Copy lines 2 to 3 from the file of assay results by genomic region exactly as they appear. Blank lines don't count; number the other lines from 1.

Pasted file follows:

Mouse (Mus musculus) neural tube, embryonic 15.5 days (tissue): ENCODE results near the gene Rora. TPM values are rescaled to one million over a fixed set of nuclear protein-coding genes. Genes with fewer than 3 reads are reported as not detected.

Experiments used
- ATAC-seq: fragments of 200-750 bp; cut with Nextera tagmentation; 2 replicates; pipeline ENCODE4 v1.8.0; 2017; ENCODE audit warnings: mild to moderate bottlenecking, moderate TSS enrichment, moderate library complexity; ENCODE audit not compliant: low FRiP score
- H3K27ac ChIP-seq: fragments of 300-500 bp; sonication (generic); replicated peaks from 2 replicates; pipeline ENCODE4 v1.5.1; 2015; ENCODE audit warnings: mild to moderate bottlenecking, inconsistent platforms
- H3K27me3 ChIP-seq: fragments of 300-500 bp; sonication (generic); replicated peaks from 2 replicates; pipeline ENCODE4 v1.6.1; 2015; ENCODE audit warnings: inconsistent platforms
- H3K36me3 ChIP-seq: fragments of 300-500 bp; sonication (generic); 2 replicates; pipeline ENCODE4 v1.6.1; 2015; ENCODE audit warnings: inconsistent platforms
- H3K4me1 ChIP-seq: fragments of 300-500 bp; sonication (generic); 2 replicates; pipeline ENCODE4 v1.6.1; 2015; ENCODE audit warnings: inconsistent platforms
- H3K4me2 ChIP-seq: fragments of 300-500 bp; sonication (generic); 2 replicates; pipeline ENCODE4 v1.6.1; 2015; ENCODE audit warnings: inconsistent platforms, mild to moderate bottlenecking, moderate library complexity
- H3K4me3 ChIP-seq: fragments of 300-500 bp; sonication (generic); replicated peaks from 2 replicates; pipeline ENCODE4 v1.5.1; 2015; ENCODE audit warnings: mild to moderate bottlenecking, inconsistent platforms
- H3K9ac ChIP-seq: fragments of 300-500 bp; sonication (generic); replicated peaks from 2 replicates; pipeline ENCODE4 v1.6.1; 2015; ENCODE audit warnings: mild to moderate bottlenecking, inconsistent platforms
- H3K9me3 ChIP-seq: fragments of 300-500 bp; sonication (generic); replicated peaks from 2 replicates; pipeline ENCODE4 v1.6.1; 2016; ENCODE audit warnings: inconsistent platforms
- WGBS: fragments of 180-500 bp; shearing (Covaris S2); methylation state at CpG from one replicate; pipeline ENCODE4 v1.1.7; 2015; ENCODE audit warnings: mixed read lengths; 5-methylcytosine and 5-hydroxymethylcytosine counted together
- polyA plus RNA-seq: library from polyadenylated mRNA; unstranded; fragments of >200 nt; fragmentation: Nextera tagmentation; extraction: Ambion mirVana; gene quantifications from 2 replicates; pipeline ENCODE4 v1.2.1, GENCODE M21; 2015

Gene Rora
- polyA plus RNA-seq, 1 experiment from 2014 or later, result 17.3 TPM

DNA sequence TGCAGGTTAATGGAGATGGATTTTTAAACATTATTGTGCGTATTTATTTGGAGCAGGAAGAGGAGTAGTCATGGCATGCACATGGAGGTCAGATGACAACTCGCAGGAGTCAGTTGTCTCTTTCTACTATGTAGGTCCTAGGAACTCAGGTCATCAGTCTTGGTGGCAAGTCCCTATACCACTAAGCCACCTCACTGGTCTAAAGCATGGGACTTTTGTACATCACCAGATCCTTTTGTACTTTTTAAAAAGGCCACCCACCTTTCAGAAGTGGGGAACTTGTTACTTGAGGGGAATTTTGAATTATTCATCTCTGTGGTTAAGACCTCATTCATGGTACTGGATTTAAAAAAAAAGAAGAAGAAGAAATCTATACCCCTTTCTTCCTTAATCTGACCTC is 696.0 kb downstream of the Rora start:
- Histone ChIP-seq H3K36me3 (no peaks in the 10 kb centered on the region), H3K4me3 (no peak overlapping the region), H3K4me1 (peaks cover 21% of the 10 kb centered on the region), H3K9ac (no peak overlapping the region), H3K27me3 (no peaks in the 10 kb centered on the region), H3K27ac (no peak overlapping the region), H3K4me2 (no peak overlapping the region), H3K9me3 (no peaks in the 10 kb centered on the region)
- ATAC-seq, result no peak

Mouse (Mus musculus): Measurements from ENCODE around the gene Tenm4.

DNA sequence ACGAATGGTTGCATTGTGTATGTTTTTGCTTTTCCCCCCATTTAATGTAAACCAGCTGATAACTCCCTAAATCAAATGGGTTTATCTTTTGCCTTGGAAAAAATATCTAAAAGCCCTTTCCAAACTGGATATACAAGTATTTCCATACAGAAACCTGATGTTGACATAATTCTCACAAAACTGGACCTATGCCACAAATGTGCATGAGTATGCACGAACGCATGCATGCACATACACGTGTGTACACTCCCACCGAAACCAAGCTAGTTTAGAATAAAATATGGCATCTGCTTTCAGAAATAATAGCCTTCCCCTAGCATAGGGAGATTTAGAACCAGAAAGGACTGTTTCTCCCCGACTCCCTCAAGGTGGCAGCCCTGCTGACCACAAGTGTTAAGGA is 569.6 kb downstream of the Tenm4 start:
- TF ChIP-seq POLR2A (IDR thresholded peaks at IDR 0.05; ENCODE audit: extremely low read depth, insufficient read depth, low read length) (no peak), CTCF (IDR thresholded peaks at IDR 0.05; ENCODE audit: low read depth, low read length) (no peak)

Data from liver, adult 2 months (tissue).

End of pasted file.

Experiments used
- ATAC-seq: fragments of 200-750 bp; cut with Nextera tagmentation; 2 replicates; pipeline ENCODE4 v1.8.0; 2017; ENCODE audit warnings: mild to moderate bottlenecking, moderate TSS enrichment, moderate library complexity; ENCODE audit not compliant: low FRiP score